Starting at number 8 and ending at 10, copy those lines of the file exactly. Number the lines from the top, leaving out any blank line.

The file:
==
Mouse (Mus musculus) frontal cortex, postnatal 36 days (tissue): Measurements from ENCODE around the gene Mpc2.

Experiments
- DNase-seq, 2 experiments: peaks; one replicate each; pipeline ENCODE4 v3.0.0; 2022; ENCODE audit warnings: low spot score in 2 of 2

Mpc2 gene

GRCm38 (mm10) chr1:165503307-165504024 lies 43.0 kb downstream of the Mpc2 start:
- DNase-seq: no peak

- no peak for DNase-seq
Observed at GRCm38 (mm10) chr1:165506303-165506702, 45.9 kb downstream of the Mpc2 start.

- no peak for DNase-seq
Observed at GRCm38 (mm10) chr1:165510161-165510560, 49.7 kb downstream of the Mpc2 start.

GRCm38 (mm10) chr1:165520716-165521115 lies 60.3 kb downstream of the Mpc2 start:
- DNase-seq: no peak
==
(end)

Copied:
Observed at GRCm38 (mm10) chr1:165506303-165506702, 45.9 kb downstream of the Mpc2 start.

- no peak for DNase-seq
Observed at GRCm38 (mm10) chr1:165510161-165510560, 49.7 kb downstream of the Mpc2 start.